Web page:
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Kirk Adams
Kirk Adams, Lawyer
Category: Canada Law
Satisfied Customers: 31526
Experience:  Litigation Attorney
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We sold our grandma's house and now some medical symptoms of

Customer Question

We sold our grandma's house and now some medical symptoms of my family points to there being mold in the house. The home was inspected with all the usual inspectors. However, we didn't think to inspect it for mold. We are concerned about the family that is currently living there and would like a sample of the mold growing there to see what we were exposed to. My question, what are the legal ramifications of bringing this up to the family who currently owns the house, can we be sued or is it safe to tell them there might be mold in their house?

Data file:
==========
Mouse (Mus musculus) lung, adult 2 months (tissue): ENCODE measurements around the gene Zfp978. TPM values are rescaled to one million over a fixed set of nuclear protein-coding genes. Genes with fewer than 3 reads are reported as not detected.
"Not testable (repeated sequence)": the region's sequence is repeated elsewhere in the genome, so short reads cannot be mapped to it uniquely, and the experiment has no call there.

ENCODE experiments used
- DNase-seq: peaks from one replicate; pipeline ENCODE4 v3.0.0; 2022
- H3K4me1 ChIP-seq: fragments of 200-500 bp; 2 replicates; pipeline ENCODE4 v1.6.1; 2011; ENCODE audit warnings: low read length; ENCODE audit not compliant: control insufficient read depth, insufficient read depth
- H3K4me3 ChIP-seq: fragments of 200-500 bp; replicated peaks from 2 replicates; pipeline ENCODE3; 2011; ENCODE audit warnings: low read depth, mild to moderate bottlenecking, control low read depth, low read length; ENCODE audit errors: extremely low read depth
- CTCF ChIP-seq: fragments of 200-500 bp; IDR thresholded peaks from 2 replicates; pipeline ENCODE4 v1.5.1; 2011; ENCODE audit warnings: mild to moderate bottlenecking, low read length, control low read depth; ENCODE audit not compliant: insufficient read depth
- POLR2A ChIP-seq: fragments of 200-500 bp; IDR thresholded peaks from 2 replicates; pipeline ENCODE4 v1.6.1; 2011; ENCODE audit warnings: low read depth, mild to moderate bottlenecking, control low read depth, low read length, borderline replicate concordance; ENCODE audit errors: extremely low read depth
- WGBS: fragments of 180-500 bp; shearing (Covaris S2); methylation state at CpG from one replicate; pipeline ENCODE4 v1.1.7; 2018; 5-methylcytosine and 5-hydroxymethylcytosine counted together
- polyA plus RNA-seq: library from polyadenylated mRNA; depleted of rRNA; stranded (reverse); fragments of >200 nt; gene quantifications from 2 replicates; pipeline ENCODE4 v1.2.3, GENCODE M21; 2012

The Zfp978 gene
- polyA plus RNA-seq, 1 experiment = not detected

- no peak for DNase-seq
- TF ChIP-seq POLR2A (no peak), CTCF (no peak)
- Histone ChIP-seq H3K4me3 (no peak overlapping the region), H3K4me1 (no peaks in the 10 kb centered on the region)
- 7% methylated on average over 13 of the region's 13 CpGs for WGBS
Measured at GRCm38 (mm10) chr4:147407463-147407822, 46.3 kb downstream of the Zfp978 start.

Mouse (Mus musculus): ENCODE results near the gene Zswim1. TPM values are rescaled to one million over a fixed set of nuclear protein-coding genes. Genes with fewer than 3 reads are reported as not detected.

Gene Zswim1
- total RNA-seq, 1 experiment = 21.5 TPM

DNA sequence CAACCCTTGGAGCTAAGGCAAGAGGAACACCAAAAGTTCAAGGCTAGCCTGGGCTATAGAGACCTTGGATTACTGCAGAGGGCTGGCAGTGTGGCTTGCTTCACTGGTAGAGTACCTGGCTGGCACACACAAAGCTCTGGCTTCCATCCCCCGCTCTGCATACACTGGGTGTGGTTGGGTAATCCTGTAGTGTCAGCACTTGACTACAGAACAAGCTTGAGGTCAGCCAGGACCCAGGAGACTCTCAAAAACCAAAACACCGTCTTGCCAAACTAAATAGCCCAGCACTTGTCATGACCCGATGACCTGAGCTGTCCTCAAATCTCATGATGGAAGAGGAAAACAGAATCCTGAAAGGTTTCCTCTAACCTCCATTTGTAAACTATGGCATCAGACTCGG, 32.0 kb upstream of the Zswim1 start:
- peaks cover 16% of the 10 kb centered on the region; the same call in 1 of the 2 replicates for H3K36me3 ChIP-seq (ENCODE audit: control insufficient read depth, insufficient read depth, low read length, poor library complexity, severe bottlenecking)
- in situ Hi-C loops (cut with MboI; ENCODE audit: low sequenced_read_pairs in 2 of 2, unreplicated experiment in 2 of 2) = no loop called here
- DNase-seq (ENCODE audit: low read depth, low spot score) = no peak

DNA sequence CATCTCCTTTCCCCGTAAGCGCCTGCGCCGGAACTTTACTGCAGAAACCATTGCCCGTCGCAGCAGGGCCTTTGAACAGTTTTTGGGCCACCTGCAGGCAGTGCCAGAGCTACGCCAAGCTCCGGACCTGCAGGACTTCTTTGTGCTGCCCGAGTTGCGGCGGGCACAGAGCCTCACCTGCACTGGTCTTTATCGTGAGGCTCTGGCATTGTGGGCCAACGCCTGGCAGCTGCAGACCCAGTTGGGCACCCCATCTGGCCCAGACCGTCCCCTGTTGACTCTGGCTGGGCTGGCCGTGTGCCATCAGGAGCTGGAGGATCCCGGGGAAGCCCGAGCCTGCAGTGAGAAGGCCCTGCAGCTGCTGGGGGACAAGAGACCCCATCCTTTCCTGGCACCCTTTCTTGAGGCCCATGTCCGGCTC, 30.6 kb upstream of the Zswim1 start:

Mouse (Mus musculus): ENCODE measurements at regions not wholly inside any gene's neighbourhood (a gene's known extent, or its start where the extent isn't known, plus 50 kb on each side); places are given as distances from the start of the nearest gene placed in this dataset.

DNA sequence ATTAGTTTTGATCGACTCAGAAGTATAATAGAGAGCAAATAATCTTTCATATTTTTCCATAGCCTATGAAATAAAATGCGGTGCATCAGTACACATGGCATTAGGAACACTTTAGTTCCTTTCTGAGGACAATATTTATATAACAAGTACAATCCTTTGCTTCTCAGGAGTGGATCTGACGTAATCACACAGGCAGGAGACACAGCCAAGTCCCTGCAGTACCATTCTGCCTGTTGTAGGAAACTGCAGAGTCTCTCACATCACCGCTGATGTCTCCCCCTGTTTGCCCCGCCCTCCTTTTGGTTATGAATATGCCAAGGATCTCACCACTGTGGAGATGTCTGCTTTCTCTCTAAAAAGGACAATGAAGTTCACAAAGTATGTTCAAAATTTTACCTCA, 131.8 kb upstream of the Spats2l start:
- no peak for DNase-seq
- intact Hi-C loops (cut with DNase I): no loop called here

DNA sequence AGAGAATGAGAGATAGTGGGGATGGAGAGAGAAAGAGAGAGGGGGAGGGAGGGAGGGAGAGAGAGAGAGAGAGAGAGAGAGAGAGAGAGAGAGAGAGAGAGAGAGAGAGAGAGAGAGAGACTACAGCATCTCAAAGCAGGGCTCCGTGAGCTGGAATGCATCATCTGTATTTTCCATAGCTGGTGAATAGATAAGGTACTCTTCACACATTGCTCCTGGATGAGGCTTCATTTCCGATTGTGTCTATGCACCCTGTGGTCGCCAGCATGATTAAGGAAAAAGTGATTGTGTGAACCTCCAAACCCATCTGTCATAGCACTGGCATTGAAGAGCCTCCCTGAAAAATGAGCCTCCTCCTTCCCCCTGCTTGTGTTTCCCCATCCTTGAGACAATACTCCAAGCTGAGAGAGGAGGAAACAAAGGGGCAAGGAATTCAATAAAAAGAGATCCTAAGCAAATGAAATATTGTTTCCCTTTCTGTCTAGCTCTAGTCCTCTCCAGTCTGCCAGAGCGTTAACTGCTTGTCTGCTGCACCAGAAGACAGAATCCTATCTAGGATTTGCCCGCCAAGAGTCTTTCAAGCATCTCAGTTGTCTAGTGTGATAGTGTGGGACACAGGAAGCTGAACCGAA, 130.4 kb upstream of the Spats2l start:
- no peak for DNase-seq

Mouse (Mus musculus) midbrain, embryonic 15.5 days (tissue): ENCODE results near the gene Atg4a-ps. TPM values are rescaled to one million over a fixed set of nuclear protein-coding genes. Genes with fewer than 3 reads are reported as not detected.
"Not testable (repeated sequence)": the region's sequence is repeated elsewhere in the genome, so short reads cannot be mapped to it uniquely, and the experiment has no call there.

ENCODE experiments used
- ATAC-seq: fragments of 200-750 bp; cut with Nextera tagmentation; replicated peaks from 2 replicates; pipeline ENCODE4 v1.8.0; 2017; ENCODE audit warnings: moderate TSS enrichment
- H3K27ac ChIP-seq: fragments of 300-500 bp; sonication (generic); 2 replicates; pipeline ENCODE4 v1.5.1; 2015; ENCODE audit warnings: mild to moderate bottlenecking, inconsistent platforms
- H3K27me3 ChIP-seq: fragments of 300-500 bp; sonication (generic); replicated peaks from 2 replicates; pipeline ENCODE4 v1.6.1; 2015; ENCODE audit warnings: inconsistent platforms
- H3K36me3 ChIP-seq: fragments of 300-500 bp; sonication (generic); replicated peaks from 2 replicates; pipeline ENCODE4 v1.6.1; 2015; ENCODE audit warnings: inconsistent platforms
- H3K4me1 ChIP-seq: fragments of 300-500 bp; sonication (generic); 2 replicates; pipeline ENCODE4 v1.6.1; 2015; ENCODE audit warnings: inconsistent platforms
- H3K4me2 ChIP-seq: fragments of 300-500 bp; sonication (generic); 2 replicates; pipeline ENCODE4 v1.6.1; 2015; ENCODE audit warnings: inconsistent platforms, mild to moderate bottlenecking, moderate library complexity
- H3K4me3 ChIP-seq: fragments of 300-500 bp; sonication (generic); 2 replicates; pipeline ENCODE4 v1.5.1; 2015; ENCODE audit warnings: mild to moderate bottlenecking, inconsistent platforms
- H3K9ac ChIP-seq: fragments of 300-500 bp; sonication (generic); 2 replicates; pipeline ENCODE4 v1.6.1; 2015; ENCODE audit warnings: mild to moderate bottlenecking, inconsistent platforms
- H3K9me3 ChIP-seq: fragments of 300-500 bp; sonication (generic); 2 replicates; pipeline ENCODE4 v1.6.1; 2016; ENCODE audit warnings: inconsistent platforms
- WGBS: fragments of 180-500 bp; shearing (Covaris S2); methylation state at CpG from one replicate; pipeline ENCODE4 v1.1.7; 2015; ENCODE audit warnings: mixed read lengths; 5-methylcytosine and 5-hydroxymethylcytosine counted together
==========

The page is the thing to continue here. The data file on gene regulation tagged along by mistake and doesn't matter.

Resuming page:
Submitted: 1 year ago.
Category: Canada Law
Expert:  Kirk Adams replied 1 year ago.
Hi - my name is ***** ***** I'll be glad to assist.Generally, the rule is that a seller must disclose any known issues to the buyer......and liability can extend to what a seller should have known. Thus, if there is proof that you knew or should have known of a mold issue, then there could be liability. However, if you didn't know and shouldn't have had a reason to know, there likely isn't any/much liability.
Expert:  Kirk Adams replied 1 year ago.
Also, it is incumbent on a purchaser to perform due diligence and conduct proper inspections, etc. Thus, if the buyer didn't get a mold test, there could be liability on him/her for failing to use proper care.
Expert:  Kirk Adams replied 1 year ago.
Thus, there isn't an absolute liability for you as the seller just because the house has mold....instead, the issue would be whether the buyer exercised reasonable due diligence and whether the seller knew or should have known of the problem.....

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